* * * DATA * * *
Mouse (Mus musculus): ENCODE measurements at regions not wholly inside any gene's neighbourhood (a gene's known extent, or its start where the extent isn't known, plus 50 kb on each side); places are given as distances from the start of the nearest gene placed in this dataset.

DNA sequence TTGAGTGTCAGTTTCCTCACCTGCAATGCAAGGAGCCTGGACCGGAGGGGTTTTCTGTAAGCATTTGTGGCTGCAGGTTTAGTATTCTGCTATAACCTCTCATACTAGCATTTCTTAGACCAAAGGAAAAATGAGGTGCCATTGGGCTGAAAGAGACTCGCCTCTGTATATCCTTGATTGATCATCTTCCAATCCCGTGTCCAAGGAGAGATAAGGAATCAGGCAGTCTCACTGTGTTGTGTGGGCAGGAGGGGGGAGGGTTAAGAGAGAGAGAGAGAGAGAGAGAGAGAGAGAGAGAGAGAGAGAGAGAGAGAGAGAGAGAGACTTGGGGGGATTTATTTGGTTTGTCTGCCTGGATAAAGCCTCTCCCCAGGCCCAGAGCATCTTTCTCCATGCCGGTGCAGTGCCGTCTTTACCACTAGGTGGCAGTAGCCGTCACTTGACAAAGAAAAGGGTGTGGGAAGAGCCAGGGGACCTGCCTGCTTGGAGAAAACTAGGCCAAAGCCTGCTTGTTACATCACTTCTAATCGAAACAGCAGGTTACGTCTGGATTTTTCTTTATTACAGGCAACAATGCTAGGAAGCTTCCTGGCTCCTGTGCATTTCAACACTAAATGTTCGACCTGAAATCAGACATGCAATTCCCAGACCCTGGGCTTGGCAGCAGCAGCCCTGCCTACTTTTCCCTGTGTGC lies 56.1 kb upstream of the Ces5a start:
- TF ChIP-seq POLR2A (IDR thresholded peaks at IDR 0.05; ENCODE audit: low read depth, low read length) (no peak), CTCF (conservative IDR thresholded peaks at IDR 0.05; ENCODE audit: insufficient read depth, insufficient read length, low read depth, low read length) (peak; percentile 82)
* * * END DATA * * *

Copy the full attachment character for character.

Mouse (Mus musculus): ENCODE measurements at regions not wholly inside any gene's neighbourhood (a gene's known extent, or its start where the extent isn't known, plus 50 kb on each side); places are given as distances from the start of the nearest gene placed in this dataset.

DNA sequence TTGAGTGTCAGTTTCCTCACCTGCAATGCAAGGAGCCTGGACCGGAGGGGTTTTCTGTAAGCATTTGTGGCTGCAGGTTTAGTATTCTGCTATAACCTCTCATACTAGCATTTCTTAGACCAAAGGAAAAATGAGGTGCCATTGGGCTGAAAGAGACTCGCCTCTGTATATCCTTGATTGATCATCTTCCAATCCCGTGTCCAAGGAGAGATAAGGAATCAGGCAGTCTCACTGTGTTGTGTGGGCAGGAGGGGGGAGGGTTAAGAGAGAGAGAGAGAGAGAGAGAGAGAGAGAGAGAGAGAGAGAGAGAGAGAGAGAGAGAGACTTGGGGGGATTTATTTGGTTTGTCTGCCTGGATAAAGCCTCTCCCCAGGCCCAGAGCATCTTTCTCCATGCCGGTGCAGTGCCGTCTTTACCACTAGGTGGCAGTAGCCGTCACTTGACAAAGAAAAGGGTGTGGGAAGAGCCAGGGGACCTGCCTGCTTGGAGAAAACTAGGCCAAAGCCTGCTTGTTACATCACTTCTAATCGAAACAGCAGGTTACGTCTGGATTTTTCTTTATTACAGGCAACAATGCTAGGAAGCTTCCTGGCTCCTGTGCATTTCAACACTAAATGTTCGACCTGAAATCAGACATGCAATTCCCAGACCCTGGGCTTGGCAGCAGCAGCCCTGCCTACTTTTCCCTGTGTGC lies 56.1 kb upstream of the Ces5a start:
- TF ChIP-seq POLR2A (IDR thresholded peaks at IDR 0.05; ENCODE audit: low read depth, low read length) (no peak), CTCF (conservative IDR thresholded peaks at IDR 0.05; ENCODE audit: insufficient read depth, insufficient read length, low read depth, low read length) (peak; percentile 82)